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    Americans Try a New Kind of Brew

    Forget coffee or tea, have a latte made from a South American shrub

    Nate Winkler adds some spices to a mate blend at Oregon Yerba Mate in Redmond, Oregon
    Nate Winkler adds some spices to a mate blend at Oregon Yerba Mate in Redmond, Oregon

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    Chris Lehman

    It's not quite tea. And it's definitely not coffee.

    The traditional South American beverage called yerba mate is still relatively unknown in the U.S. But it's becoming more and more prevalent in natural food stores and cafes.

    Next big thing?

    The Top Leaf Mate Bar in downtown Bend, regon looks a lot like your average coffee shop. But there's no coffee on the menu here.

    The baristas are exclusively serving products made with yerba mate. That's a large shrub grown in countries like Argentina and Paraguay. The leaves are dried and steeped in either hot or cold water to make a beverage that's kind of like tea.

    Santiago Casanueva owns Top Leaf Mate Bar in Bend, Oregon.
    Santiago Casanueva owns Top Leaf Mate Bar in Bend, Oregon.

    But Top Leaf customer Len Meserve is nursing a mug holding something that looks more like a fancy frothy coffee. It's called a mocha mate.

    "It's mate and chocolate and it's very good," says Meserve.

    Another popular drink is the mate latte. Customer Alex Monshaw made the switch from coffee to mate several months ago. He used to drink up to four cups of coffee a day. Not anymore.

    "The cool thing about it is, it's not like if I miss a day of mate I'm pissed off all day, like coffee was, you know," says Monshaw. "When you miss your coffee, it's really unpleasant but mate isn't something I need to wake up. It's just something that makes me feel really good."

    Feeling good

    Top Leaf owner Santiago Casanueva is practically evangelistic in his support of mate. He wants to turn the mate bar concept into a franchised chain. But he doesn't expect to displace Americans' coffee anytime soon:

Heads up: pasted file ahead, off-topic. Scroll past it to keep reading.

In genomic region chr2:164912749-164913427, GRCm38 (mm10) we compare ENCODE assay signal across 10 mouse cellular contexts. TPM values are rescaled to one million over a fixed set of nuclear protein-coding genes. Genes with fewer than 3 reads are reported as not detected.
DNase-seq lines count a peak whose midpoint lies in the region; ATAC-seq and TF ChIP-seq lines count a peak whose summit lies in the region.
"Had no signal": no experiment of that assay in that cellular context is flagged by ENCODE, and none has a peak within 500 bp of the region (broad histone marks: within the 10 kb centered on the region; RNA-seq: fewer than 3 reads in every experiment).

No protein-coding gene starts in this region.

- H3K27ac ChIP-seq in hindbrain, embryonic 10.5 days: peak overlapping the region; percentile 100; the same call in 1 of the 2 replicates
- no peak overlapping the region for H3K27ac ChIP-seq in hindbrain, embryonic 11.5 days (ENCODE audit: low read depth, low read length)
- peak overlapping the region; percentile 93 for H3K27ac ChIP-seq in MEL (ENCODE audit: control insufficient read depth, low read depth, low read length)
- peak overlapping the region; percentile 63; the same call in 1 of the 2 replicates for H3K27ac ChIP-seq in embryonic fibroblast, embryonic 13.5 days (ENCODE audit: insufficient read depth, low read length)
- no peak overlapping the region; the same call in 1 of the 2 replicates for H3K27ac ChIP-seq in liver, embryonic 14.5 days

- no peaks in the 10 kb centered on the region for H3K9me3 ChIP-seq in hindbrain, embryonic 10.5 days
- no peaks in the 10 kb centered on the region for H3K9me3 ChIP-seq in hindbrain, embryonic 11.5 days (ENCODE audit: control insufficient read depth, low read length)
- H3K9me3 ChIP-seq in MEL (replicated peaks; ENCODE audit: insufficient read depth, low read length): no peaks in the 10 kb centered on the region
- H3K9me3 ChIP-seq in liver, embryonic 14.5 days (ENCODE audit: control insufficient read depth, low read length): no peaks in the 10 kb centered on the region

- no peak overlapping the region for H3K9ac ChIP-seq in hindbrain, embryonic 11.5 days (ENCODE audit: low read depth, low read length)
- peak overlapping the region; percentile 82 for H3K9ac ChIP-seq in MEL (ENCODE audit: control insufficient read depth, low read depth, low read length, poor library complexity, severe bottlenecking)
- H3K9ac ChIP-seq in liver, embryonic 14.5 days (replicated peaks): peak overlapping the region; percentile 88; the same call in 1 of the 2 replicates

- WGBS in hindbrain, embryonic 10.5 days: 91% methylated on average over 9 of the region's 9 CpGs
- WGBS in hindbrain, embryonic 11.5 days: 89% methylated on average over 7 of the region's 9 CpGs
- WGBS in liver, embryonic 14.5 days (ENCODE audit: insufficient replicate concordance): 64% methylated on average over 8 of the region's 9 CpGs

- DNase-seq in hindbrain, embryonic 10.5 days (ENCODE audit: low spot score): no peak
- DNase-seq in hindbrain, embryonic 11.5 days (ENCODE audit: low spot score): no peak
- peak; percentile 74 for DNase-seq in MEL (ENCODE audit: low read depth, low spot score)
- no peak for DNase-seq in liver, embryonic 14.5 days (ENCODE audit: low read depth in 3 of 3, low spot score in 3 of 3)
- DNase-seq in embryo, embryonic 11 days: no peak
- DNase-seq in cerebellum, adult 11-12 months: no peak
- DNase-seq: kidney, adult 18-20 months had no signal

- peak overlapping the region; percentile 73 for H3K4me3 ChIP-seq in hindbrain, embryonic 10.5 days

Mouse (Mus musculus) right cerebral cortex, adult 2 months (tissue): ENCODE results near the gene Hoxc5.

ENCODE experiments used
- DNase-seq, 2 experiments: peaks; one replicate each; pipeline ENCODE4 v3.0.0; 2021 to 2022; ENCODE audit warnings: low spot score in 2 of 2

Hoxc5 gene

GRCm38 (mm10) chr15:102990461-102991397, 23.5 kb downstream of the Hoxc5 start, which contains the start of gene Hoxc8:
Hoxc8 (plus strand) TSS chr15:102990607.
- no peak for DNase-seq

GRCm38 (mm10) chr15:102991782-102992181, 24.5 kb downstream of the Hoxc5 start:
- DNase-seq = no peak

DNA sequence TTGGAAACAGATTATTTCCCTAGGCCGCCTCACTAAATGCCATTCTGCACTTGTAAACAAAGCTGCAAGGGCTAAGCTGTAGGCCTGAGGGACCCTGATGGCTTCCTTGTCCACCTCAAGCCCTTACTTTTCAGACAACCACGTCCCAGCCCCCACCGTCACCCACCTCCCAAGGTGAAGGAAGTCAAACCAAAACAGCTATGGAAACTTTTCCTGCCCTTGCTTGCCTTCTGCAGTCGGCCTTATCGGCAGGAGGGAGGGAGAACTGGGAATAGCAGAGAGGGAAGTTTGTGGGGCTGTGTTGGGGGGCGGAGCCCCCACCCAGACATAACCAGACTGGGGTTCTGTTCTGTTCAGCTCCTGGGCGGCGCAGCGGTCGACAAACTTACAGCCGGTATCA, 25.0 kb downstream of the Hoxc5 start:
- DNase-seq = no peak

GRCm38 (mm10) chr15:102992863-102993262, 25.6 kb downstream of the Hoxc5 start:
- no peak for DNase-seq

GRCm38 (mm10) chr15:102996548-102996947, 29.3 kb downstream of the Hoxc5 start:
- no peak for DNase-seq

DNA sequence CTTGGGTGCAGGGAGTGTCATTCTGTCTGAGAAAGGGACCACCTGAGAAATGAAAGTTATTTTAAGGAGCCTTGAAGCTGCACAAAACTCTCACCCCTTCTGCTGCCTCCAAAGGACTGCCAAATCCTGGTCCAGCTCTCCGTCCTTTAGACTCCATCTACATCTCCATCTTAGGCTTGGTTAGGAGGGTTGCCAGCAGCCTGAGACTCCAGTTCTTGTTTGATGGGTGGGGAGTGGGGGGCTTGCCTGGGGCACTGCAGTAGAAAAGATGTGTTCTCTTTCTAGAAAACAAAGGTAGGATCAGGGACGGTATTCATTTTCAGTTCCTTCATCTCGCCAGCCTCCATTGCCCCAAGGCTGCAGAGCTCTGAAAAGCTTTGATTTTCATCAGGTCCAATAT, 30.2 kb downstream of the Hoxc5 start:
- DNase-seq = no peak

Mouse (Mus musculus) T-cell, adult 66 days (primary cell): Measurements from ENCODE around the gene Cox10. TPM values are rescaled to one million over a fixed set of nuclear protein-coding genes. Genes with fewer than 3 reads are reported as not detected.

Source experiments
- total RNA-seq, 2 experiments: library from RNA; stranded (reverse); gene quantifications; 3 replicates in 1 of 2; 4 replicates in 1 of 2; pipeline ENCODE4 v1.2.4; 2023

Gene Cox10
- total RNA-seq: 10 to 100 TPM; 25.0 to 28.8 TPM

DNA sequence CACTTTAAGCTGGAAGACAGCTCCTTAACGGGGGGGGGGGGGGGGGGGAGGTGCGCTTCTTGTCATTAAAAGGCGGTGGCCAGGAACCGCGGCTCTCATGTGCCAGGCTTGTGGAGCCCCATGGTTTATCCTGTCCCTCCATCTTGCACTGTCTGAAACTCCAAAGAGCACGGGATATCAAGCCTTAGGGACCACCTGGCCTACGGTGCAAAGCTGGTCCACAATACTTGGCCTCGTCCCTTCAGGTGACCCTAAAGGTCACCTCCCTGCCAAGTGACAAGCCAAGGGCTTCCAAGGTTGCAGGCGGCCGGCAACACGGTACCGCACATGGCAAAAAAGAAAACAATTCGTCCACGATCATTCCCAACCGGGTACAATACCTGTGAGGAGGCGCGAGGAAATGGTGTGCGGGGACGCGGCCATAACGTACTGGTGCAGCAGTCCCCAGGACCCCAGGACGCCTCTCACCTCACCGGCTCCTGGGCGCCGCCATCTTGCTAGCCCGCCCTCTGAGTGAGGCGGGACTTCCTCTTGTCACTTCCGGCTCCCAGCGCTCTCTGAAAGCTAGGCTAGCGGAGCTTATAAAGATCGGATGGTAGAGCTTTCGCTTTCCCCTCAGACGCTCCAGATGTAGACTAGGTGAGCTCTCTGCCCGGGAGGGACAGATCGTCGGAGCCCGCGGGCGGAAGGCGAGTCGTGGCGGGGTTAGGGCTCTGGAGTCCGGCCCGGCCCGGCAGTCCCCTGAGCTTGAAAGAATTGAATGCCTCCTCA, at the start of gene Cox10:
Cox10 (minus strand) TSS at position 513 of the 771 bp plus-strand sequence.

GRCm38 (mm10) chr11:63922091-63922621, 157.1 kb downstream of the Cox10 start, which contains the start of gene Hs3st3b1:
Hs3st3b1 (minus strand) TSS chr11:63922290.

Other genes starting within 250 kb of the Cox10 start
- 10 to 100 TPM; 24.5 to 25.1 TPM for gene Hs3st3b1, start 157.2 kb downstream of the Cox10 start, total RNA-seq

"Coffee's had a strong run for 20 years. It's going to keep being here," says Casanueva. "I educate my customers in a way that allows them to realize they're making, not only a choice that's giving them the same buzz if not better, but they're getting all these nutritional benefits."

    Mate is traditionally served in a gourd, but the North American version often comes in a glass jar.
    Mate is traditionally served in a gourd, but the North American version often comes in a glass jar.

    Those nutritional benefits vary, depending on who you ask. Jennifer Nelson is director of clinical nutrition at the Mayo Clinic in Rochester, Minnesota. She says mate does have disease-fighting antioxidants along with nutrients like calcium, iron and Vitamin C.

    "However, the total amount of those nutrients and the total amount of these antioxidants are relatively small in comparison to other foods," she says. "And so you need to kind of put it in perspective."

    According to Nelson, mate does contain a small amount of caffeine, but much of its boost comes from other natural stimulants. She says mate, like other caffeinated beverages, is best consumed in moderation.

    Going big

    Moderation is the furthest thing from Oregon entrepreneur Nate Winkler's mind.

    Winkler runs Oregon Yerba Mate. He does sell mate by the cup in a small café, but it's around back in his warehouse where the real action is.

    Winkler imports mate from Argentina and adds herbs and spices in a customized blending machine that looks kind of like a cement mixer. Winkler says even his most creative concoctions are still about 95 percent mate.

    But he says the flavored blends are a way to make it appeal to a wider audience. "Mate has a pretty bitter taste, especially drinking it traditional style. So for the American palate, it's really hard to handle that way."

    Mixing in other flavors isn't the only concession to North American preferences that Winkler and other mate purveyors have made.

    Shared experience

    In South America, mate is a shared experience, almost a ritual. You drink it out of a gourd through a metal straw called a bombilla. A server pours water over the mate leaves, enough for a single serving. You drink it, and pass it back to the server, who does the same thing for the person next to you. The gourd goes around the circle, everyone drinking out of the same straw.

    Winkler says he drank mate that way when he was in South America with the Peace Corps. But he's not sure most of his customers are ready for that.

    "If people were more receptive to that kind of thing, I would obviously be way bigger on it," says Winkler. "But we're in America and it's fast-paced, you know, get your drink and go. It's going to be hard to get a bunch of people to come into my café and sit around and share a gourd."

    Back at the Top Leaf Mate Bar in Bend, Santiago Casanueva says about 10 percent of his customers choose to share a gourd. Len Meserve is not one of them. He knows about the traditional way of drinking mate, but says while the shared experience has its attraction, he'd rather just go it alone:

    "It's just more convenient to have your own," says Meserve. "You get to control it. We seem to like that aspect."

    In addition to the convenience of drinking mate out of a cup, there's also the "yuck" factor. In a germ-phobic society, sharing a straw doesn't have much appeal.

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